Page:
NICK TURSE: Some of the best known, I’ll start with Richard Clarke, perhaps the best known of them. He was the President’s chief advisor on terrorism on the National Security Council, but he became disillusioned at what he said was the, quote, “terrible job of fighting terrorism exhibited by the Bush administration,” and he ended up quitting in protest. There was Paul O’Neill, who was the Secretary of Treasury, but when he opposed the President’s tax cuts, he was asked to resign. Flint Leverett, Ben Miller and Hillary Mann were senior officials on the National Security Council, and they ended up locking horns with Elliott Abrams, Bush’s N.S.C. advisor on Middle Eastern affairs. Basically what they said was that the administration was going to renege on commitments to European and Arab partners. And they just couldn’t live with that, so they were basically given the choice to be fired or resign.
AMY GOODMAN: So they were forced out by a man who was convicted of perjury in the Reagan-Bush years?
NICK TURSE: Yes, that’s right.
AMY GOODMAN: Elliott Abrams.
NICK TURSE: Yes. There were very principled career diplomats for the foreign service. Ann Wright, she resigned on the day that the U.S. launched the Iraq war. She wrote in her letter of resignation to Colin Powell that the administration’s policies were making the world more dangerous and not safer place. John Brady Kiesling, a career diplomat, he served four presidents over a 20-year span. And on the eve of the invasion of Iraq, he tendered his resignation and said that the policies that we’re now asked to advance are incompatible, not only with American values, but also with American interests.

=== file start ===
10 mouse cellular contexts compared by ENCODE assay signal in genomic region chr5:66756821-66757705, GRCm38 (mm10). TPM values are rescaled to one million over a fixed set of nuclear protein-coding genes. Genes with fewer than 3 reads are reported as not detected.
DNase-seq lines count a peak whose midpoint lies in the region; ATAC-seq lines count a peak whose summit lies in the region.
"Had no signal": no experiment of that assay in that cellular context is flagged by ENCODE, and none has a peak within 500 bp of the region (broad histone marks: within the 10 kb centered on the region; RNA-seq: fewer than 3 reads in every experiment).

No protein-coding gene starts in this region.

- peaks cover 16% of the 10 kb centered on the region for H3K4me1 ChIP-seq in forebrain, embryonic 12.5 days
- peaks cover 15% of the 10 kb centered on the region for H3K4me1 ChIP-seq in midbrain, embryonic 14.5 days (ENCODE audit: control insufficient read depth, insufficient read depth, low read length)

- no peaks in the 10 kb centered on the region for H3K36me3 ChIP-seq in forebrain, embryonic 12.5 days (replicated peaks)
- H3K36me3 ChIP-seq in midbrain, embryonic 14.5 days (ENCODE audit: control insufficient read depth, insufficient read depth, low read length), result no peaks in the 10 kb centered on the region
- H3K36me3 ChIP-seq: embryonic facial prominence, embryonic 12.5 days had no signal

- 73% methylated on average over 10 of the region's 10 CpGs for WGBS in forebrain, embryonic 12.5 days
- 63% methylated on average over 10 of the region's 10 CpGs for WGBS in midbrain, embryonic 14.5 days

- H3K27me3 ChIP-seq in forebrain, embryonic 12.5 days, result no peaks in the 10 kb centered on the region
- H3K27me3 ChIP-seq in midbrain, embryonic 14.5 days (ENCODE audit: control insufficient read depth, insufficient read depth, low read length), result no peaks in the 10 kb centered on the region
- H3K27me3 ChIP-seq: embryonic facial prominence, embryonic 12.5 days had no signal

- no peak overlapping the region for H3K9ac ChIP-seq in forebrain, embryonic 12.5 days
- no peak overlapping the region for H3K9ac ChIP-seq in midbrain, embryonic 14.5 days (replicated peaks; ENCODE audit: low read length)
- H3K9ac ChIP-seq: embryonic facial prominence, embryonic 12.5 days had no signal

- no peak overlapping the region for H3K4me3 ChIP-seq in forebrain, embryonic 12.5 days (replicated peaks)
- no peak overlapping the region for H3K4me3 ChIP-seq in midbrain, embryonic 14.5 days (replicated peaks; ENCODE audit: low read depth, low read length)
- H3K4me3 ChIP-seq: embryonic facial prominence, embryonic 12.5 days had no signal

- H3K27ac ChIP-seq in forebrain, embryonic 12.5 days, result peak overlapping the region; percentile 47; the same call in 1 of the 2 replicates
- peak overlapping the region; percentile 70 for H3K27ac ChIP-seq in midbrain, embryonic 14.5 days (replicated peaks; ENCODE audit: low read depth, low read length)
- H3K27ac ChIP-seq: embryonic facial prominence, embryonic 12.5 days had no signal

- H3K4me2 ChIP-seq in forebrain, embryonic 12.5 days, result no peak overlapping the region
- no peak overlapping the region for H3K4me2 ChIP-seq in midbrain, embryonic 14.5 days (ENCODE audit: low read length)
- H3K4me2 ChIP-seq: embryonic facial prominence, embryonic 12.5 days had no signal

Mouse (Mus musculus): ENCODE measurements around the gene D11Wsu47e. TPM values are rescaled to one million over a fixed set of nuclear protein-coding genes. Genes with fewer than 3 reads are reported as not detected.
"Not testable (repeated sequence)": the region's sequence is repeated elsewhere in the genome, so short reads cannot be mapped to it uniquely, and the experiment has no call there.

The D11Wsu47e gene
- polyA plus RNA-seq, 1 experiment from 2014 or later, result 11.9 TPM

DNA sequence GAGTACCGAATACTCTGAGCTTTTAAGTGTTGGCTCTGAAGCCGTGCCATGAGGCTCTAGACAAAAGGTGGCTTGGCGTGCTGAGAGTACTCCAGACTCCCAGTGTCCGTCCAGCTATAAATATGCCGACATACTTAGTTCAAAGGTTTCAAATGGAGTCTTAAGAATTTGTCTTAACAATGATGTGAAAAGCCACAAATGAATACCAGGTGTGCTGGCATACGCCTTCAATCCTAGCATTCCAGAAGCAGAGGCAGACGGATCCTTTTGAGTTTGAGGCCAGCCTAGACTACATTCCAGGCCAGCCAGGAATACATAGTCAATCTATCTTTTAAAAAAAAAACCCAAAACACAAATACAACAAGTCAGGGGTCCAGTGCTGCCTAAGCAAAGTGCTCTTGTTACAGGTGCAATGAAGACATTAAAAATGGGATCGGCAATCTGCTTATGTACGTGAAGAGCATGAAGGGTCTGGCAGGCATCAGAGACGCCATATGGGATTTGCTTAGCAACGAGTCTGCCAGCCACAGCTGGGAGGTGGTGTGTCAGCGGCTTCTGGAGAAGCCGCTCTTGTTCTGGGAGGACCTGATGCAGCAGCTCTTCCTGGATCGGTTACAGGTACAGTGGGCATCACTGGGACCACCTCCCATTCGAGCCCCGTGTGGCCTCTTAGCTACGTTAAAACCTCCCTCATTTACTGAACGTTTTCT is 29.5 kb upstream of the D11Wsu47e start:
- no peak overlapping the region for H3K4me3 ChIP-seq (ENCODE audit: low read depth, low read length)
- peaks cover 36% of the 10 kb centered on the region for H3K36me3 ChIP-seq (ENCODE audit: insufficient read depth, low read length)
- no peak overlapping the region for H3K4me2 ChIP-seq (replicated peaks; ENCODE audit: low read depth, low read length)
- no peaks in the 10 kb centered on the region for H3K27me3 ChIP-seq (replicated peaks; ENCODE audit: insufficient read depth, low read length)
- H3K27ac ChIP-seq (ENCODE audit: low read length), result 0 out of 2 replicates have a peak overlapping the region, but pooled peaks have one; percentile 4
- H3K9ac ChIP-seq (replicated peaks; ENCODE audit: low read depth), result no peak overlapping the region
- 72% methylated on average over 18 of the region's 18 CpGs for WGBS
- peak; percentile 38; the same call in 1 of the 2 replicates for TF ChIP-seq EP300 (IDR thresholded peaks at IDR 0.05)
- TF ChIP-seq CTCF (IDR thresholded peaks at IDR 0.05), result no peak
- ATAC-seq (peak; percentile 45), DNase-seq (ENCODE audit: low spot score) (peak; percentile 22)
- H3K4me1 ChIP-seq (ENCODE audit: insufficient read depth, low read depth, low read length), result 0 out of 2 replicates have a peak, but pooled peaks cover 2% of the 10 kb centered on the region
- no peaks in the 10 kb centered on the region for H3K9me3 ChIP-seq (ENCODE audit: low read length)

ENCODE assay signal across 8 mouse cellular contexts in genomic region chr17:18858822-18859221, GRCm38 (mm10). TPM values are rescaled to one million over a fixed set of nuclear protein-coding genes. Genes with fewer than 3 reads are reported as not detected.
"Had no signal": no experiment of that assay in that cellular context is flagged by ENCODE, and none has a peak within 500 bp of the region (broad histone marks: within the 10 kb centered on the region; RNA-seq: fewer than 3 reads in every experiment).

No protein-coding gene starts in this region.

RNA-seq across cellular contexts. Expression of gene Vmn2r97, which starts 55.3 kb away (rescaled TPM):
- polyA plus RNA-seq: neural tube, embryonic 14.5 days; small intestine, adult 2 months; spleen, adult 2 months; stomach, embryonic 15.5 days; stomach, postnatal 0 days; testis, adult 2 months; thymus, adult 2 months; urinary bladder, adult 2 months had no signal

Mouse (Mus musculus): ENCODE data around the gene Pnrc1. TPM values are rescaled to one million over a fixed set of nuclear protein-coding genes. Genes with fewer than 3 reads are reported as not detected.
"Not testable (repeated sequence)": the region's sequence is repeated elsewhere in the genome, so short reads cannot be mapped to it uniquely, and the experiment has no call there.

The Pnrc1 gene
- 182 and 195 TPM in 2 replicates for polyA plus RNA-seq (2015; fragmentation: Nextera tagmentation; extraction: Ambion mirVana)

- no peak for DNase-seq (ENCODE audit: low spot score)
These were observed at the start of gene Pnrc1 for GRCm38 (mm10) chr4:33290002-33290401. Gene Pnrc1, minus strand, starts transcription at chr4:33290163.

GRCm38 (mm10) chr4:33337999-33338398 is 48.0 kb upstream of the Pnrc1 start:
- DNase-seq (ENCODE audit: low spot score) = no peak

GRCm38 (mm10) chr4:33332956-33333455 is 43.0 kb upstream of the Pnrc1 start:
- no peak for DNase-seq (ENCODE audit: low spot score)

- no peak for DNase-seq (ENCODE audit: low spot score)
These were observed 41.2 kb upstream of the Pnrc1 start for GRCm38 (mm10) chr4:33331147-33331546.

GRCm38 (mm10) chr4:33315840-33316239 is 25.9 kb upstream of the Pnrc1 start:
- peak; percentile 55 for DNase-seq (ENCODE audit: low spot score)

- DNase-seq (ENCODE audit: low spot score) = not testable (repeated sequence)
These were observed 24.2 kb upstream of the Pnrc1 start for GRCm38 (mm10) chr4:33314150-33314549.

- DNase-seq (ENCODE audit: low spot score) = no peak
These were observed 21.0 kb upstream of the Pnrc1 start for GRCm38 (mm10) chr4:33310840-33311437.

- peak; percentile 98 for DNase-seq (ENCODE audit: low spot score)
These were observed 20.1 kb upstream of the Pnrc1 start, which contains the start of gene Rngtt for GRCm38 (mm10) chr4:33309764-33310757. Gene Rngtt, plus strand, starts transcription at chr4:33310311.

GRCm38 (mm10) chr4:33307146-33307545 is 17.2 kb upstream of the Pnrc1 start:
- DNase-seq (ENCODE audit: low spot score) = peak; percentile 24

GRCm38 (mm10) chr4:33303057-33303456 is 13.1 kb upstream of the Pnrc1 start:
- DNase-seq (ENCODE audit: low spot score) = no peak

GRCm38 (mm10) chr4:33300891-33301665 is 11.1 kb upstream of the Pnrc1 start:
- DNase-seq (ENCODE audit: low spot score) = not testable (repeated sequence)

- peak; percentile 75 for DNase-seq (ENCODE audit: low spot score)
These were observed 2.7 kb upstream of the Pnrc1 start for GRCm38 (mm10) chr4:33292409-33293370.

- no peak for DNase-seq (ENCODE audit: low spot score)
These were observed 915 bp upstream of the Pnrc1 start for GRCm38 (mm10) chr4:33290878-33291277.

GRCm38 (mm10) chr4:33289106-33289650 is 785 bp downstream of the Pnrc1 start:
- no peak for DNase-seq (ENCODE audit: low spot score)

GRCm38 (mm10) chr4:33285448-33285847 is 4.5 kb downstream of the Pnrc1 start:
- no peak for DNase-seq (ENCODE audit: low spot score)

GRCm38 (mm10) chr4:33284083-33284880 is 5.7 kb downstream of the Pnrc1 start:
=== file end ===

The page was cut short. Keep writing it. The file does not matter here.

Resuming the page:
AMY GOODMAN: You also mention Larry Lindsey. Some might remember him, the “top economic adviser” to Bush, who was ousted when he revealed to a newspaper that a war with Iraq could cost $200 billion. Haven’t we passed that point now?
NICK TURSE: Yes.
AMY GOODMAN: Mel Goodman, as you listen to this list — it goes on. John Brown, the veteran of the Foreign Service who served in London, Prague, Krakow, Kiev, Belgrade, resigned from his post. Rand Beers, the National Security Council’s senior director for combating terrorism, resigned. He declined to comment but one former intelligence official noted, “Hardly a surprise. We’ve sacrificed a war on terror for a war with Iraq. I don’t blame Randy at all,” he said. Anthony Zinni, a soldier and diplomat for 40 years, served 1997 to 2000 as Commander-in-Chief of the U.S. Central Command in the Middle East. The retired Marine Corps general was then called back to service by the Bush administration to assume one of the highest diplomatic posts. He said, in the lead-up to the Iraq war and its later conduct, “I saw, at a minimum, true dereliction, negligence and irresponsibility; at worst, lying, incompetence and corruption.” I leave you, Mel Goodman, with the last word on this “Fallen Legion.”
MELVIN GOODMAN: Well, the real hero on the list for me is Ann Wright, and I don’t think many people in the country know who Ann Wright is. She’s a former military officer and Foreign Service officer. She was in the Airborne. She took all of the toughest diplomatic assignments. And when she left, she did write an important letter of resignation. But she has never gotten her day in court, in terms of the press really making an attempt to understand, who is Ann Wright? And why did she leave? And why would someone who really didn’t have an axe to grind, other than the fact that she wanted to tell truth to power and that the Bush administration was misusing power.
The sad thing about the list, and it’s an important list, and this is good work to put it together, is the resignation that didn’t take place. And that’s Colin Powell. So, you have the great American story. And Colin Powell is that. But he’s always going to have to live with the fact that he used the phony intelligence that the C.I.A. prepared for him, and he had to know that some of this was really bogus, that he was really stretching a point. And he had John Negroponte, the U.N. ambassador, sitting behind him, along with George Tenet, while these lies were told to an international community, therefore jeopardizing American credibility.
AMY GOODMAN: Mel Goodman, Nick Turse, I want to thank you both for being with us